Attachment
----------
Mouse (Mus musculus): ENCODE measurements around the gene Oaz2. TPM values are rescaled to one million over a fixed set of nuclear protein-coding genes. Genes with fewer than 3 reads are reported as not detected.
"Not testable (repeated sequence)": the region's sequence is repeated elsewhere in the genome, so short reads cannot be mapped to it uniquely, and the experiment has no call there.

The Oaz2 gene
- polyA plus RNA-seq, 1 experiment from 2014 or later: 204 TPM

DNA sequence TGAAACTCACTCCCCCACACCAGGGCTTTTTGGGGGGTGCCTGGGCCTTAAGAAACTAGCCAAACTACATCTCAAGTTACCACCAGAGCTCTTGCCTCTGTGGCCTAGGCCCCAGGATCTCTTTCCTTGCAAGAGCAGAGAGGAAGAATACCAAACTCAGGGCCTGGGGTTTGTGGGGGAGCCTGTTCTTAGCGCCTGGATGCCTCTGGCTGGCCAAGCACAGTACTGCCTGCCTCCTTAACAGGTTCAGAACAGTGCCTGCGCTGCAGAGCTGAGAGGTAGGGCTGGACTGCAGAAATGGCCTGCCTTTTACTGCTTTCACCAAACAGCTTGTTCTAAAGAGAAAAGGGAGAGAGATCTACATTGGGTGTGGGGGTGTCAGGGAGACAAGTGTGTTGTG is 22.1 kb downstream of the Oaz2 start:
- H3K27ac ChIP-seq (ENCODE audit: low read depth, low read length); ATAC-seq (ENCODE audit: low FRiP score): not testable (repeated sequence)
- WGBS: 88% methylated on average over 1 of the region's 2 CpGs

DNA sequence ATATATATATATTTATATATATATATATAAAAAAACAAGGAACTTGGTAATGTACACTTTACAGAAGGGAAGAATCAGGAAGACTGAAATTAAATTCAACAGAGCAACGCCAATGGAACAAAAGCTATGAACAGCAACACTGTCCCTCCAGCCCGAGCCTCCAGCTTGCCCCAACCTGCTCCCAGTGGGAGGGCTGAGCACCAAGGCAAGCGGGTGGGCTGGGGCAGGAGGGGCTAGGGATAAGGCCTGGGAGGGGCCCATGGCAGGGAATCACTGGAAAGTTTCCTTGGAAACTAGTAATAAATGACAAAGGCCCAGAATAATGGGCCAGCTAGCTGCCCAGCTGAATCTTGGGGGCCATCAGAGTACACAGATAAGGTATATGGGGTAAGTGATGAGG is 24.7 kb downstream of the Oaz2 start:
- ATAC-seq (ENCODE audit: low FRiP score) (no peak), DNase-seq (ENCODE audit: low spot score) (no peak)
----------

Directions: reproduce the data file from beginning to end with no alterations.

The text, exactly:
Mouse (Mus musculus): ENCODE measurements around the gene Oaz2. TPM values are rescaled to one million over a fixed set of nuclear protein-coding genes. Genes with fewer than 3 reads are reported as not detected.
"Not testable (repeated sequence)": the region's sequence is repeated elsewhere in the genome, so short reads cannot be mapped to it uniquely, and the experiment has no call there.

The Oaz2 gene
- polyA plus RNA-seq, 1 experiment from 2014 or later: 204 TPM

DNA sequence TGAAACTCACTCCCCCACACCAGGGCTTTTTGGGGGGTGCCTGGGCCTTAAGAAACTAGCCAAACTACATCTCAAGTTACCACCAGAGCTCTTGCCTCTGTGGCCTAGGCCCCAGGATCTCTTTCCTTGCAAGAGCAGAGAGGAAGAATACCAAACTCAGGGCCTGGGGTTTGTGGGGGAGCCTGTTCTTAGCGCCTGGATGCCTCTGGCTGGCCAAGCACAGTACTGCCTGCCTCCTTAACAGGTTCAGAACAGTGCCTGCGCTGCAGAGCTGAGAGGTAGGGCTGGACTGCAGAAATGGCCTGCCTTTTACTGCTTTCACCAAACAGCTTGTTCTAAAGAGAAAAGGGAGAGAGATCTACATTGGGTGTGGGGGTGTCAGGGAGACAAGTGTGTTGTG is 22.1 kb downstream of the Oaz2 start:
- H3K27ac ChIP-seq (ENCODE audit: low read depth, low read length); ATAC-seq (ENCODE audit: low FRiP score): not testable (repeated sequence)
- WGBS: 88% methylated on average over 1 of the region's 2 CpGs

DNA sequence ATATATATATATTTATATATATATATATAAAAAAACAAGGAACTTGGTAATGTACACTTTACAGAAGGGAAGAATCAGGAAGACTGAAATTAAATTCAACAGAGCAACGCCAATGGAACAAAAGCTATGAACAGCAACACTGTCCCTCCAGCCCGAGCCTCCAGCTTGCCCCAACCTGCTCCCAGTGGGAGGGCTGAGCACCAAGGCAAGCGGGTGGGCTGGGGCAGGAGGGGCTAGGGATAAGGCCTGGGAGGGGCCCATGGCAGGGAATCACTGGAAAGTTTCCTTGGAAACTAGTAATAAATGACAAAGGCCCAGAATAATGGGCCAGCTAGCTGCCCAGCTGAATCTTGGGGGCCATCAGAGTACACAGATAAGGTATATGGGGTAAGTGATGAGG is 24.7 kb downstream of the Oaz2 start:
- ATAC-seq (ENCODE audit: low FRiP score) (no peak), DNase-seq (ENCODE audit: low spot score) (no peak)